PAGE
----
A teenage girl rests alone in her Virginia dormitory, protected from the bullets of snow outside. Her skin, dirtied brown with constant slander, sinks heavily in bed against white linen, an innocently final resting place. Four beige walls enclose her. It’s a coffin plastered with the dead American iconography she once so fervently believed in.
The night before, she had feasted on a last supper of mezze, messy platters of tabbouleh and hummus inauthentic to her childhood spread graciously on the long cafeteria table downstairs. Twelve friends sat around her, skin protected, hair swaddled in soft cloth while her black curls ran free in open defiance of God.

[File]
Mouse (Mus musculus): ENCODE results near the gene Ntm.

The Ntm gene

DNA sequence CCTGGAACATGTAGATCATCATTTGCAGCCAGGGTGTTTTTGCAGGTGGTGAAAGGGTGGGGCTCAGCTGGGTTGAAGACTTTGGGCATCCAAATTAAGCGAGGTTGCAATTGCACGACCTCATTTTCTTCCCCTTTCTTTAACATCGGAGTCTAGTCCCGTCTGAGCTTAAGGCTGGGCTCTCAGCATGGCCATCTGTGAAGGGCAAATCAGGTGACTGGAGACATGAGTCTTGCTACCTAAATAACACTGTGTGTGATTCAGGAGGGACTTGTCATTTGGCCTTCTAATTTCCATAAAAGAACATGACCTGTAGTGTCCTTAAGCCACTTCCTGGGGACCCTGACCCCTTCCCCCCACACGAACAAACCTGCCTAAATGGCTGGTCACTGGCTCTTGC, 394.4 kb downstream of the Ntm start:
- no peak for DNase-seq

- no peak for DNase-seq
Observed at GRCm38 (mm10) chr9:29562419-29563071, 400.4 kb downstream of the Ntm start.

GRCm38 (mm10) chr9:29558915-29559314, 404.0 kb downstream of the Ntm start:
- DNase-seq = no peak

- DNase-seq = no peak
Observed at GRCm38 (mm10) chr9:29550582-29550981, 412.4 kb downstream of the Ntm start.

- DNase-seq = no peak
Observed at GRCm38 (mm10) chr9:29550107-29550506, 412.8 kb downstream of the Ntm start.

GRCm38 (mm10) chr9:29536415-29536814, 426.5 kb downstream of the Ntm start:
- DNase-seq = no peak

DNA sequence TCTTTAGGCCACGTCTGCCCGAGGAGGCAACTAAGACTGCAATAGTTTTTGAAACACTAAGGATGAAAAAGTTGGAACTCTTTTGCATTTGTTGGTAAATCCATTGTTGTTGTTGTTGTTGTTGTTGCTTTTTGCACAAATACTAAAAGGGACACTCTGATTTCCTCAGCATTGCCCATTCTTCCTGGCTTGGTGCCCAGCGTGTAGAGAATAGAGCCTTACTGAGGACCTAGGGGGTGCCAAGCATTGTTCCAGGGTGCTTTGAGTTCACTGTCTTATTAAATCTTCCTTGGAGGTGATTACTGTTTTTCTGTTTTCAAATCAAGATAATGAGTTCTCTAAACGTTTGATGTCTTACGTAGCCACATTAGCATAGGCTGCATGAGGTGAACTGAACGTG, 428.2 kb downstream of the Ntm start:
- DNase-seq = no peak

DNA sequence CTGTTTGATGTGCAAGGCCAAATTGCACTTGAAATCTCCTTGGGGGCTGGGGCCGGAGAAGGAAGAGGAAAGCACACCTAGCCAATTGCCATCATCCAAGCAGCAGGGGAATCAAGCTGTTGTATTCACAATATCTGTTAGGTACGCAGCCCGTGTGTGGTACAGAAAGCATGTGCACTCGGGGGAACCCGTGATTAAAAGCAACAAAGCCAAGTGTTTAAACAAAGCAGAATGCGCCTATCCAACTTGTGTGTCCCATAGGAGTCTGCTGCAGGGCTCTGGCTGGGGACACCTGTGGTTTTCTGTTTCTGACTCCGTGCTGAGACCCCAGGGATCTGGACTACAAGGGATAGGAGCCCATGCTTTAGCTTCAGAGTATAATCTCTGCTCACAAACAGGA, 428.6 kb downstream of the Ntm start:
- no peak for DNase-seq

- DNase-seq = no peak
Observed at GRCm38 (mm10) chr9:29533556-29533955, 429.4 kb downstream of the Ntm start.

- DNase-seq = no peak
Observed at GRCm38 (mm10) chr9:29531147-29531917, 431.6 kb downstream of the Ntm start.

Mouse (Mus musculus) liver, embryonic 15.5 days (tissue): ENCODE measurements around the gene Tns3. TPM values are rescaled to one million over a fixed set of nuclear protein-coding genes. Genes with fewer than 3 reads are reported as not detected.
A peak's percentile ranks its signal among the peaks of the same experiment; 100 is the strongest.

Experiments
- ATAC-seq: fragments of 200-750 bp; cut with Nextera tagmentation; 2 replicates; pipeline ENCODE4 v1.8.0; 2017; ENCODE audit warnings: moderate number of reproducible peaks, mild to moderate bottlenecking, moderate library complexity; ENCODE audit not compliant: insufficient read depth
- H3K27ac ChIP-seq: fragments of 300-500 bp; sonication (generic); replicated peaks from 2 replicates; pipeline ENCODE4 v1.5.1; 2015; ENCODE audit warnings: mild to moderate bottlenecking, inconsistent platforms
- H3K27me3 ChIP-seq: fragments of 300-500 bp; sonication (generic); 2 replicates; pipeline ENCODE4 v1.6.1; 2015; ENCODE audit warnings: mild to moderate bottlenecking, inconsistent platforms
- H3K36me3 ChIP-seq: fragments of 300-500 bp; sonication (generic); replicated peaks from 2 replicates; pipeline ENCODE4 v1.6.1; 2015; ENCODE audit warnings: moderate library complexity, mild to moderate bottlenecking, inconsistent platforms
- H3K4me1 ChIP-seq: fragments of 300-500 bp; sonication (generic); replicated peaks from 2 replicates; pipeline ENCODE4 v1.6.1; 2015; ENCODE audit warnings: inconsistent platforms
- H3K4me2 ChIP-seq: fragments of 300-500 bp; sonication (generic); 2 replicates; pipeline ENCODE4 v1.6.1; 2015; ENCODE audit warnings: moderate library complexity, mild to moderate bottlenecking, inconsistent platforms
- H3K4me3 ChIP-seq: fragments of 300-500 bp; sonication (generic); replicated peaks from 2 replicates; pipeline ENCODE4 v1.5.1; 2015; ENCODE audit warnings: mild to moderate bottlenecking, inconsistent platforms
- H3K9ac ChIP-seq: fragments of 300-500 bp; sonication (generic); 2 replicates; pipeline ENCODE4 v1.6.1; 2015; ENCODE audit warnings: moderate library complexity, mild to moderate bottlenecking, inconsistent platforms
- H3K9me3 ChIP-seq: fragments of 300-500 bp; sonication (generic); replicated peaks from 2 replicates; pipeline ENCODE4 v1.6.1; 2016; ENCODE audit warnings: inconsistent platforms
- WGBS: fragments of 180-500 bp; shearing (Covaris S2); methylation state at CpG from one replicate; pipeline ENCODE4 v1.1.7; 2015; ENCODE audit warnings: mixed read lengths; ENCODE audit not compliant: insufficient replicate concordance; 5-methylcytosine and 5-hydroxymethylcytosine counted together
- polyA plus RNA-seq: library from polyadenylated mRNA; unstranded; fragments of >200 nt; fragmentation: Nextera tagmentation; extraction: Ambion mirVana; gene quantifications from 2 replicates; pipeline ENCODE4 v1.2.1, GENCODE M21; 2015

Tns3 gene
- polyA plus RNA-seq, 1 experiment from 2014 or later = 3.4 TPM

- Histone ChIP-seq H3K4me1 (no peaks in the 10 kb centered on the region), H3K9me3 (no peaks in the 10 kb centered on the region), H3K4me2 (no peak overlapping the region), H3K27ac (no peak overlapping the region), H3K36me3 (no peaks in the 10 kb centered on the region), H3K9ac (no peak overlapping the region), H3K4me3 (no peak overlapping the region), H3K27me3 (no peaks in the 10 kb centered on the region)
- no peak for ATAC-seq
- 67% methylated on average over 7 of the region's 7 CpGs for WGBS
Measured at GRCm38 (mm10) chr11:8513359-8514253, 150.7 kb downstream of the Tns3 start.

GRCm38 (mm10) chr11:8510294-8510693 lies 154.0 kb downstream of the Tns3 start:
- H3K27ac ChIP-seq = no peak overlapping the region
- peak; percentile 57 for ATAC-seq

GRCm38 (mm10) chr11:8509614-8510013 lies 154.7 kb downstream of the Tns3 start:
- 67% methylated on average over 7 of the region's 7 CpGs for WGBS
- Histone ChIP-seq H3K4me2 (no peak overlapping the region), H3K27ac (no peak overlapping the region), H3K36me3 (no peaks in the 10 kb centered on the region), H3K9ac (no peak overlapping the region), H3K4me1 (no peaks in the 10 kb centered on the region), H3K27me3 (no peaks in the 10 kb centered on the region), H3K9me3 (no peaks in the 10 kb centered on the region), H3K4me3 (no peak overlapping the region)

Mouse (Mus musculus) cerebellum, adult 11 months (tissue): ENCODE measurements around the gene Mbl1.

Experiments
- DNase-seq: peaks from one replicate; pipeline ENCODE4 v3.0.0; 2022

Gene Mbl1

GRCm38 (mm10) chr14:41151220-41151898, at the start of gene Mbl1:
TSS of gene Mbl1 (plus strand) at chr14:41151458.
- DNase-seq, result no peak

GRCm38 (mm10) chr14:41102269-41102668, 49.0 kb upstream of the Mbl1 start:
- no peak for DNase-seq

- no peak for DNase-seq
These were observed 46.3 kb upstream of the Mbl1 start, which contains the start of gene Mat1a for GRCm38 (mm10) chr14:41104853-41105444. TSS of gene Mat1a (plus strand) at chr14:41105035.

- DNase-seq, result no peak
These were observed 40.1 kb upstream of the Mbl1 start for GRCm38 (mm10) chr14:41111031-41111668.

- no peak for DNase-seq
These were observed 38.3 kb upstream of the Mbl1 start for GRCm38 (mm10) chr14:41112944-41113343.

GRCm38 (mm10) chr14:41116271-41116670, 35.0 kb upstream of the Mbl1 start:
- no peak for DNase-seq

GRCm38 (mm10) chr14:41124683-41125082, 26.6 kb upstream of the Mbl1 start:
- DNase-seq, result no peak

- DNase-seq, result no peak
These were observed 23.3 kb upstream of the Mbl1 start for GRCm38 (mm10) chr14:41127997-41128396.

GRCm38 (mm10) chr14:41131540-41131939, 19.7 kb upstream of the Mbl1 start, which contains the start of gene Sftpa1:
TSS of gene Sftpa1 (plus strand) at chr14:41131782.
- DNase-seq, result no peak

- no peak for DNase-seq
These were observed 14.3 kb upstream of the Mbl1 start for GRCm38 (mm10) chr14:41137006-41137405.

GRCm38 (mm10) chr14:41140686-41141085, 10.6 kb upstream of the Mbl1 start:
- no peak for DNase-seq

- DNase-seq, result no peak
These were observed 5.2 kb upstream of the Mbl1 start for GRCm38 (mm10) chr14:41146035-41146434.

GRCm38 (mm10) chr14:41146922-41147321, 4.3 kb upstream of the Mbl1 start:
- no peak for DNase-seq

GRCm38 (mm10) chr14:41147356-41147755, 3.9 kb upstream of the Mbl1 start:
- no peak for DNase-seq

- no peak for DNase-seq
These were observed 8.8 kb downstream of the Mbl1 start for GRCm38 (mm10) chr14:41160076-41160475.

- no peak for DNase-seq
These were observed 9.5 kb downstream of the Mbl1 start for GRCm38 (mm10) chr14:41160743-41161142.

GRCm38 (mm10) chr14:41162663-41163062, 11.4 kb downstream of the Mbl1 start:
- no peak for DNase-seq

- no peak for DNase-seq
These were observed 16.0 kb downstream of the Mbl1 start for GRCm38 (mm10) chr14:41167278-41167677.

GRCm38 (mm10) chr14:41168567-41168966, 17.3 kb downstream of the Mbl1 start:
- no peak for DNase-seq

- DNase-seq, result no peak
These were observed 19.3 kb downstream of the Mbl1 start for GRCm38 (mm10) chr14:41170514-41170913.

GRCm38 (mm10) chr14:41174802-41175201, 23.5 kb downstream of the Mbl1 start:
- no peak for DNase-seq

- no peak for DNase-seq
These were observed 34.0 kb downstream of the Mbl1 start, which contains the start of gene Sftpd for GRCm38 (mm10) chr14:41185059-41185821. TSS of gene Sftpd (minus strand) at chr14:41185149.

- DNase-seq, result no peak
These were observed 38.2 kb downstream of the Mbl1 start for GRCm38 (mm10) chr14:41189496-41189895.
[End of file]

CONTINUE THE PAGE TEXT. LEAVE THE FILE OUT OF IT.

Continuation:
Upstairs in her dormitory corner, her Sunday best awaits: an angrily white silk dress strewn on a fallen chair, high heels lonely from touch for at least a month. She had not gone to church last week, and would not again.
She wonders if her friends had gone to pray the Friday before.
Her laptop lay open, a once peaceful screen of white filled with evil Latin characters invading her mind left to right, messages of hate forcing her back to her childhood.
Long live the American Dream, she thought, as she closed her eyes for the last time…